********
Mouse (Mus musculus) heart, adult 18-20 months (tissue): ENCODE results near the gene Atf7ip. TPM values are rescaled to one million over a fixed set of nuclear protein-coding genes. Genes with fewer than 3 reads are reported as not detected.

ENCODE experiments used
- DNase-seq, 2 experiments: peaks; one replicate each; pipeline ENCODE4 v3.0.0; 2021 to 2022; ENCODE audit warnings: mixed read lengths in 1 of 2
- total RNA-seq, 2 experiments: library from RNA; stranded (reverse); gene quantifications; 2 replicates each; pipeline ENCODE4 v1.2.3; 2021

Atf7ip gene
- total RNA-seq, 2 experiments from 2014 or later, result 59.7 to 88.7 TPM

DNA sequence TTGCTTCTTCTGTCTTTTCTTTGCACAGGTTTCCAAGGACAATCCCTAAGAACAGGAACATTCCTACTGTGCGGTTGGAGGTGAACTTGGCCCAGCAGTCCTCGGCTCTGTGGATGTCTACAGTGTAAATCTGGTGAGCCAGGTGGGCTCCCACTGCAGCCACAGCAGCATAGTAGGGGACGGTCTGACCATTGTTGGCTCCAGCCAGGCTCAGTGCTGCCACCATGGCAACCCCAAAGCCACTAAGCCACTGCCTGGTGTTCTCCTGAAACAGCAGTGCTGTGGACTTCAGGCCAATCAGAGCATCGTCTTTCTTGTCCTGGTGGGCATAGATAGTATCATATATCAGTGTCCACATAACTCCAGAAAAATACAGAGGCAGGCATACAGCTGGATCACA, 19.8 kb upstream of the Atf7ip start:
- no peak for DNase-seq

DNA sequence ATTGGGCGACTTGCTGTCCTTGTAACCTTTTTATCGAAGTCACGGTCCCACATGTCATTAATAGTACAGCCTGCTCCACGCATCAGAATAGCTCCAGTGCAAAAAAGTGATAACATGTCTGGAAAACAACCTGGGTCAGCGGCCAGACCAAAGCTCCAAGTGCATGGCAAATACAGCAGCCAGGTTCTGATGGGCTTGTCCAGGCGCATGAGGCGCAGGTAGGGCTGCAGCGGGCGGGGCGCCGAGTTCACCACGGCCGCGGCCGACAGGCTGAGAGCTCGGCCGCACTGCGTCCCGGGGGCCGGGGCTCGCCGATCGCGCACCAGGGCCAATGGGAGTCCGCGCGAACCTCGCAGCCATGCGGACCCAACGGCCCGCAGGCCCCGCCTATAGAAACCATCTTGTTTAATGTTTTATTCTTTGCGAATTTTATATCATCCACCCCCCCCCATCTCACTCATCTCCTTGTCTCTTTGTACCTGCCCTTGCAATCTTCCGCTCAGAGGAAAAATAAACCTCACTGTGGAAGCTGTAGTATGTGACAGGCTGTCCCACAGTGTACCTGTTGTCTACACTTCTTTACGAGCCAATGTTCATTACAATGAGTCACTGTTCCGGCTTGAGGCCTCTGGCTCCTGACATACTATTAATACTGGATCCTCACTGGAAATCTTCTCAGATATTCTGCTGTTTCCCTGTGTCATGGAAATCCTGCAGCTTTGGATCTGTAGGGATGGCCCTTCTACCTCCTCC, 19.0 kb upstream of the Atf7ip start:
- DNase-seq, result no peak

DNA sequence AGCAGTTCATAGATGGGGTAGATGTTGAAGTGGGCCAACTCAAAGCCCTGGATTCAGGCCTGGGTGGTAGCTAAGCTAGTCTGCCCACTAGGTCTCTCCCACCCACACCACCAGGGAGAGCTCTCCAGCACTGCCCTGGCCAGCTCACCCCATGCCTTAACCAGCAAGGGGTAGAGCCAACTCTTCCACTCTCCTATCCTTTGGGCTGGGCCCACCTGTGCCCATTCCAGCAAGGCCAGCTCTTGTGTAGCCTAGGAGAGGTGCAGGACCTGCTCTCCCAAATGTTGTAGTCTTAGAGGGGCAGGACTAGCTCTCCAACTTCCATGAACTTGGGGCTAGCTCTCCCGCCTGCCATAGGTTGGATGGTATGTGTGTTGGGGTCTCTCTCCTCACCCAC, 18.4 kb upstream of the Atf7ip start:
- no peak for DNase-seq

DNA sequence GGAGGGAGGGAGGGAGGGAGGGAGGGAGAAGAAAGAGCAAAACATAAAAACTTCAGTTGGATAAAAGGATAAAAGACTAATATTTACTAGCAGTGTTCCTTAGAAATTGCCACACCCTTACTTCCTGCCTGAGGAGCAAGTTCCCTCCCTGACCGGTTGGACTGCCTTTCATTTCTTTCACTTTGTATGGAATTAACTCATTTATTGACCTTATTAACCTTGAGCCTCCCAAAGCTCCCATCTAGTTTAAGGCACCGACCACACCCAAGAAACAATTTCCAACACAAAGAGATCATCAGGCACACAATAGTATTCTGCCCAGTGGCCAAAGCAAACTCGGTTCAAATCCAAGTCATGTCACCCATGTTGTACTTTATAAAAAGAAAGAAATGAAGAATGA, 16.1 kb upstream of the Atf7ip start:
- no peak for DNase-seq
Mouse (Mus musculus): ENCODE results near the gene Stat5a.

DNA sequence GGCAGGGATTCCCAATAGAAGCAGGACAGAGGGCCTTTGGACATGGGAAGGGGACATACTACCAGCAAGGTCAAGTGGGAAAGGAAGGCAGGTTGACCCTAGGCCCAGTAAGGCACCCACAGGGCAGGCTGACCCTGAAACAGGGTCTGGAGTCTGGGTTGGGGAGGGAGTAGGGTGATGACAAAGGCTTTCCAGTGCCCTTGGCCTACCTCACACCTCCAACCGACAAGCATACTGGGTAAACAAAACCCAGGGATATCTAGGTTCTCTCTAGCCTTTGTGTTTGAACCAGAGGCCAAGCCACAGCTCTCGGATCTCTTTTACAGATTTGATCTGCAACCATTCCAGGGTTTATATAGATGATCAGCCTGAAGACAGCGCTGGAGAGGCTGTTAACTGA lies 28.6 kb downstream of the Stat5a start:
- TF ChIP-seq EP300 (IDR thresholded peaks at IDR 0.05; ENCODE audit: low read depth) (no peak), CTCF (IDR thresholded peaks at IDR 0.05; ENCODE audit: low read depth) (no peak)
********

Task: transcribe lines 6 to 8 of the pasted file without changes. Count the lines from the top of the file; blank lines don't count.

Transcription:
- total RNA-seq, 2 experiments from 2014 or later, result 59.7 to 88.7 TPM

DNA sequence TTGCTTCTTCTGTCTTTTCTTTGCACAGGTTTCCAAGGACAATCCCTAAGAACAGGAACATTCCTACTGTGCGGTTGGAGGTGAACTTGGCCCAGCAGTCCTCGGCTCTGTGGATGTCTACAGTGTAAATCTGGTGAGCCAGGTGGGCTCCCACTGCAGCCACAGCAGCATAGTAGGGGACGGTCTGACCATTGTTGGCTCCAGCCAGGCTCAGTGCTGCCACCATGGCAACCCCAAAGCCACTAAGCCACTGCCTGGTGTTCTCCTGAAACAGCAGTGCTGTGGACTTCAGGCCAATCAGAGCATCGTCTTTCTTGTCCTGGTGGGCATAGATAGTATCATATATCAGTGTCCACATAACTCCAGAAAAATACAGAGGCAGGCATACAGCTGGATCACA, 19.8 kb upstream of the Atf7ip start:
- no peak for DNase-seq